Soldiers and immigration officials to be BMA vanguard this festive season

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The nascent Border Management Authority (BMA), not yet fully operational, plans “border patrol activities over the festive season” which will see immigration inspectorate staff working with soldiers to curtail and hopefully stop – illegal migration, smuggling and “general criminal activities along the borderline”.

Parliamentarians from the Portfolio Committee on Home Affairs (PCHA) and the Select Committee on Security and Justice this week heard of developments and progress on government efforts to rid South Africa of its “porous borders” appellation.

The deployment of DHA immigration inspectors and soldiers is, the committees heard, in line with what is said to be government’s integrated festive season operational plan.

Apart from boots and shoes on the ground in the next few weeks, BMA leadership is finalising discussions with the SA National Defence Force (SANDF) Command Council to “second” the Reserve Force. While not stated as such, the inference is part-time soldiers will become the nucleus if not all of what the presentation said is going to be the “BMA Border Guard”.

Border guards are expected to conduct law enforcement at ports of entry and on the borderline.

The presentation states it is “hoped” to finalise a memorandum of agreement (MOA) between the BMA and the national defence force “by no later than the end of November (five working days from now, including today).

The BMA sees its border guard division “launched sometime early next year” with no indication of personnel strength.

The BMA, according to its presentation, has five aims.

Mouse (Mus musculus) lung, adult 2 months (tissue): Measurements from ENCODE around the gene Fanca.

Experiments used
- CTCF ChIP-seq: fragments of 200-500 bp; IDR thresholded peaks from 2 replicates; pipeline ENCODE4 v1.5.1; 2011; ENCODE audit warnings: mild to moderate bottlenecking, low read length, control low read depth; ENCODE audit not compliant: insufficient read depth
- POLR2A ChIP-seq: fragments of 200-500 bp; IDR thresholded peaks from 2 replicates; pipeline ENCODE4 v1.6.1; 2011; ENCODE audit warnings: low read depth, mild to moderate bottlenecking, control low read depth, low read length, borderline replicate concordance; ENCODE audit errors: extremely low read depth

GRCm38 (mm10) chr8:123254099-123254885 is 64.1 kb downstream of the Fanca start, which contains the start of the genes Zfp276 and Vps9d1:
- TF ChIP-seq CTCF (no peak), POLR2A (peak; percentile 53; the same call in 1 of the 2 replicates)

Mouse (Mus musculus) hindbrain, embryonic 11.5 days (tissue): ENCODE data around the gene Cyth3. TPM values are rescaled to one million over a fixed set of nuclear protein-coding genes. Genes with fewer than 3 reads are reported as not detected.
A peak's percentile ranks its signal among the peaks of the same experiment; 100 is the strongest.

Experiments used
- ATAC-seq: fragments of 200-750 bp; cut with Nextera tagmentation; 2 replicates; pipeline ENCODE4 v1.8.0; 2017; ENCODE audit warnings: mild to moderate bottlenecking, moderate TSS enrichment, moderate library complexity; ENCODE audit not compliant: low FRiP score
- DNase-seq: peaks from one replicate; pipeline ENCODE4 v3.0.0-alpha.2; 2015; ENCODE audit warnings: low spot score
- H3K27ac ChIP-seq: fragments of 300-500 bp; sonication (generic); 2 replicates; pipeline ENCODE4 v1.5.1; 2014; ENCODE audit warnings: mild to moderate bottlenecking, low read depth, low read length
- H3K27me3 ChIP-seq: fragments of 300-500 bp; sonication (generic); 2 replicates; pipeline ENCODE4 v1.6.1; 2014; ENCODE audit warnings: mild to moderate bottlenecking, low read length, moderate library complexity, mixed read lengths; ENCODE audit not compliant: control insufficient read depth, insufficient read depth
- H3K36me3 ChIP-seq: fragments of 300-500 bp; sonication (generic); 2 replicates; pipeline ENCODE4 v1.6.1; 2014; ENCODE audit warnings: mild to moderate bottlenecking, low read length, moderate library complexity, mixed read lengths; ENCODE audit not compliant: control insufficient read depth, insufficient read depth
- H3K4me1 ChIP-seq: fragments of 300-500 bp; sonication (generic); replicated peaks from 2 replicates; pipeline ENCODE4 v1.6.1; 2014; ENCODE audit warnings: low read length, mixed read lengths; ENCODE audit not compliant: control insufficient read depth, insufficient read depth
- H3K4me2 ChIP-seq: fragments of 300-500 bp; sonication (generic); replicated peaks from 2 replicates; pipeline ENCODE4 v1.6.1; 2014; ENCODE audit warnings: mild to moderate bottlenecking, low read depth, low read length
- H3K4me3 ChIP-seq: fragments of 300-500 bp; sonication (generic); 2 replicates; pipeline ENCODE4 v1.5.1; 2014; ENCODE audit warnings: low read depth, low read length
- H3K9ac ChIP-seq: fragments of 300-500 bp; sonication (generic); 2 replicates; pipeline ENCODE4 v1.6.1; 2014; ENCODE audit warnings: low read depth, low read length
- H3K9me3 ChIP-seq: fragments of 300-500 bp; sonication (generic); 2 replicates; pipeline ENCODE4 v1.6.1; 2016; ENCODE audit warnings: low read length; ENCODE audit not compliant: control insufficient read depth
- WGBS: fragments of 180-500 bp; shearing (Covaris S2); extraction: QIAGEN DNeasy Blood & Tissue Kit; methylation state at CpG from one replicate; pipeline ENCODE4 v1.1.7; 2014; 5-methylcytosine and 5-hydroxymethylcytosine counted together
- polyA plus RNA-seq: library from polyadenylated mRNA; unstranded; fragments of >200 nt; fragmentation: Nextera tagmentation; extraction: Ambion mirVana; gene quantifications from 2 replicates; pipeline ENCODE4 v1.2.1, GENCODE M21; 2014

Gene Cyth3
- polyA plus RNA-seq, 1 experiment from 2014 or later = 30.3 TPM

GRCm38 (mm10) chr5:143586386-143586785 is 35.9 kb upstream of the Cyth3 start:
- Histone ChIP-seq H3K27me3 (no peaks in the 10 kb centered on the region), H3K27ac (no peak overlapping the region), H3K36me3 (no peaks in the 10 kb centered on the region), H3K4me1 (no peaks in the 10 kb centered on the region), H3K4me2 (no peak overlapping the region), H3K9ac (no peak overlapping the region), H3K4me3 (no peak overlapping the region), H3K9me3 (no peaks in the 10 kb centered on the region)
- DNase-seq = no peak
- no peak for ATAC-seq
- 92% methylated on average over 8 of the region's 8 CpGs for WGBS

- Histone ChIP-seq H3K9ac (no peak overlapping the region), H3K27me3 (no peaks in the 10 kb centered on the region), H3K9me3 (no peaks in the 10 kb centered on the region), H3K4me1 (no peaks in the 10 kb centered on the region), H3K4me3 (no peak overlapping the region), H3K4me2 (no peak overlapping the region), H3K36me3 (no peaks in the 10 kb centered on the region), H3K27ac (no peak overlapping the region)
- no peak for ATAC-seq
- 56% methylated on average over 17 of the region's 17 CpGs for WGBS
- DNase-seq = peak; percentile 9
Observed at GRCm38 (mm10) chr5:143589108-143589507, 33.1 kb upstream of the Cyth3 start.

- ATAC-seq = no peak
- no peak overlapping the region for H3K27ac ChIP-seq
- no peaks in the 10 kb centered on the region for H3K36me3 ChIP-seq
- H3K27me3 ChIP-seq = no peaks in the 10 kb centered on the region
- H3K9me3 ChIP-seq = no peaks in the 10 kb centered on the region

These include “discouraging inter-jurisdictional migration” by illegal border crossings and “encouraging the use of legal ports of entry with legal documentation”.

Other crimes BMA staff will attempt to stop are human and wildlife trafficking, smuggling, addressing “all forms of corrupt tendencies in the entire border management platform” and ensuring “smooth movement of legitimate goods and services”.

The BMA will remain “incubated” in Minister Aaron Motsloaledi’s department until April 2023 when it is envisaged to become a standing Schedule Three public entity. These are extensions of a public entity (in this instance DHA) given a mandate to fulfil a specific economic or social responsibility. Schedule Three entities are dependent on government funding and public money, either by a transfer from the National Revenue Fund or statutory money.

For the current financial year, parliamentarians heard the BMA is budgeting for R120 million in the first part of its operationalisation. This increases to R141 million the following year (2022/23) and R163 million in 2023/24. The amounts quoted exclude “budgets to be transferred to BMA by departments”. These include Agriculture, Land Reform and Rural Development; Defence and Military Veterans; Forestry, Fisheries and Environment; Finance; Health; Police; State Security; Trade, Industry and Competition; and Transport.

A projection in the presentation has it that, once fully operational as a Schedule Three entity, the BMA will incur expenses exceeding R8 billion. These are set out as compensation of employees (CoE) of R2 974 962 978 and R5 281 133 622 for goods and services. The presentation does not indicate if these expenses will be ongoing or shrink once, for example, specific goods are acquired.



The BMA has a new logo thanks to the involvement of GCIS (Government Communication and Information Service) approved in October and acquired 15 Toyota Land Cruiser vehicles. Uniform specifications were finalised in June.